- segmental wall coordination of the heart muscle.
aetiology of diastolic failure
- hypertension is the most common cause and causes LV hypertrophy and increased connective tissue content, both pf which decrease cardiac compliance.
- Hypoxia inhibits the dissociation of myosin-actin crossbridges during muscle relaxation as this requires active transport of calcium ions into the sarcoplasmic reticulum.
- tachycardia adversely affects diastolic function by several mechanisms:
- decreases left ventricular filling and coronary perfusion times
- increases myocardial oxygen consumption
- causes incomplete relaxation because the stiff heart cannot increase its velocity of relaxation as heart rate increases.
- atrial fibrillation worsens failure by two main mechanisms:
- loss of the atrial “kick” in filling the ventricle
- adverse effects of tachycardia (as above) if rapid ventricular rate
- note that diastolic failure increases the risk of AF as the raised atrial pressures and distended atria predispose to AF developing.
- systolic failure
- residual blood within the ventricles at the end of systole decreases the pressure gradient between the atria and ventricles which thus impairs the rapid phase of early diastolic filling.
- increased collagen cross-linking, increased smooth muscle content, and loss of elastic fibers due to aging results in decreased ventricular compliance, increasing susceptibility to diastolic failure.
diagnosis of diastolic failure
- generally requires 3 features:
- symptoms and signs of cardiac failure (although these are rather non-specific features)
- the presence of normal or mildly abnormal left ventricular systolic function (ejection fraction of greater than 45 percent)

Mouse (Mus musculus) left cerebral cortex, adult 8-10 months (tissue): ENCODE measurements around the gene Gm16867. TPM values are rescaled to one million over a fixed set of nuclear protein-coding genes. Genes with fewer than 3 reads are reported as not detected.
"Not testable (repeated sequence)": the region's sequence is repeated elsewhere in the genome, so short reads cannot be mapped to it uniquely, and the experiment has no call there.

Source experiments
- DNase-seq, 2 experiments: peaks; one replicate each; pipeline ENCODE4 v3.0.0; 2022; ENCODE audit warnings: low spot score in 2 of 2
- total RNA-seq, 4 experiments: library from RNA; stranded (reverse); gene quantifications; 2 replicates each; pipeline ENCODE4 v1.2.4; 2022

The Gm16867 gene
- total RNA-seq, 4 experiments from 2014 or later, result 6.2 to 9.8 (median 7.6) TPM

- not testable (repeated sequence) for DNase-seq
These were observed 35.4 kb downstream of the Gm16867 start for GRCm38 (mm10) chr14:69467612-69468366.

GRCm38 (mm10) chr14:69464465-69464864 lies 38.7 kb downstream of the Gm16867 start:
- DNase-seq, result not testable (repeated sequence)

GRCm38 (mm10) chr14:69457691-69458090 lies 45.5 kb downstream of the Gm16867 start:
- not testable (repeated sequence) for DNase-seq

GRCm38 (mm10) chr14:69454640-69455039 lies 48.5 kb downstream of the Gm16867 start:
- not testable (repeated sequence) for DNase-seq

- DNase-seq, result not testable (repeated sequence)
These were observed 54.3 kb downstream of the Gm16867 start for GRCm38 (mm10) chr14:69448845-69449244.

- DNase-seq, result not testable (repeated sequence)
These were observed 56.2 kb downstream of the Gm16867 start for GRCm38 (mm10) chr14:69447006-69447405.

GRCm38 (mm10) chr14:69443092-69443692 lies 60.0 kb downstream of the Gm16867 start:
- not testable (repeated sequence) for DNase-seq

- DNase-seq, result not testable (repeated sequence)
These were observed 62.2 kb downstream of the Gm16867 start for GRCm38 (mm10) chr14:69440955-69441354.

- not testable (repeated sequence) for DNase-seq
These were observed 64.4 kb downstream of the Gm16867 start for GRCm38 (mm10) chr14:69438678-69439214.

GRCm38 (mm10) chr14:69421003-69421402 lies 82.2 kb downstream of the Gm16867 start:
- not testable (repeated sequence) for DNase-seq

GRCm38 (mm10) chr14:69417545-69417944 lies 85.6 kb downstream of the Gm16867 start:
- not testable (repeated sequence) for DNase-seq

- HOWEVER, the presence of systolic failure does not exclude possible diastolic failure but does make it harder to definitively diagnose
- evidence of abnormal left ventricular relaxation, filling, diastolic distensibility, or diastolic stiffness
- on echocardiography, this may be suggested by either:
- prolonged tau:
- the time constant of LV pressure decay during isovolumetric relaxation which is a measure of LV stiffness
- E-to-A wave ratio:
- the ratio of peak velocities of blood flow during early diastolic filling (E wave) and atrial contraction (A wave) which is normally ~1.5.
- the ratio falls to less than 1.0 in early diastolic dysfunction as stiffer heart relaxes more slowly.
- As diastolic function worsens and left ventricular diastolic pressure rises, left ventricular diastolic filling occurs primarily during early diastole, because the left ventricular pressure at end-diastole is so high that atrial contraction contributes less to left ventricular filling than normal. This results in a rise in the E-to-A wave ratio which may rise higher than 2.0. This “restrictive pattern” confers a poor prognosis.
- The E- and A-wave velocities are affected by blood volume and mitral valve anatomy and function. Furthermore, these wave velocities are less useful in the setting of atrial fibrillation.
- E-to-A wave ratio > 2
- on coronary angiography
Rx principles of diastolic failure
- normalise blood pressure (to less than 130/85mmHg) to promote regression of LVH
- avoid tachycardia - eg. low dosage beta blockers
- reduce ischaemia
- Rx symptoms - consider diuretics, ACEIs, digoxin
- consider dihydropyridine calcium channel blockers with care
- The long-acting dihydropyridine class of calcium channel blockers is safe for use in patients with systolic heart failure, but nondihydropyridine agents should be avoided.
ccf.txt · Last modified: 2016/08/08 09:24 by 127.0.0.1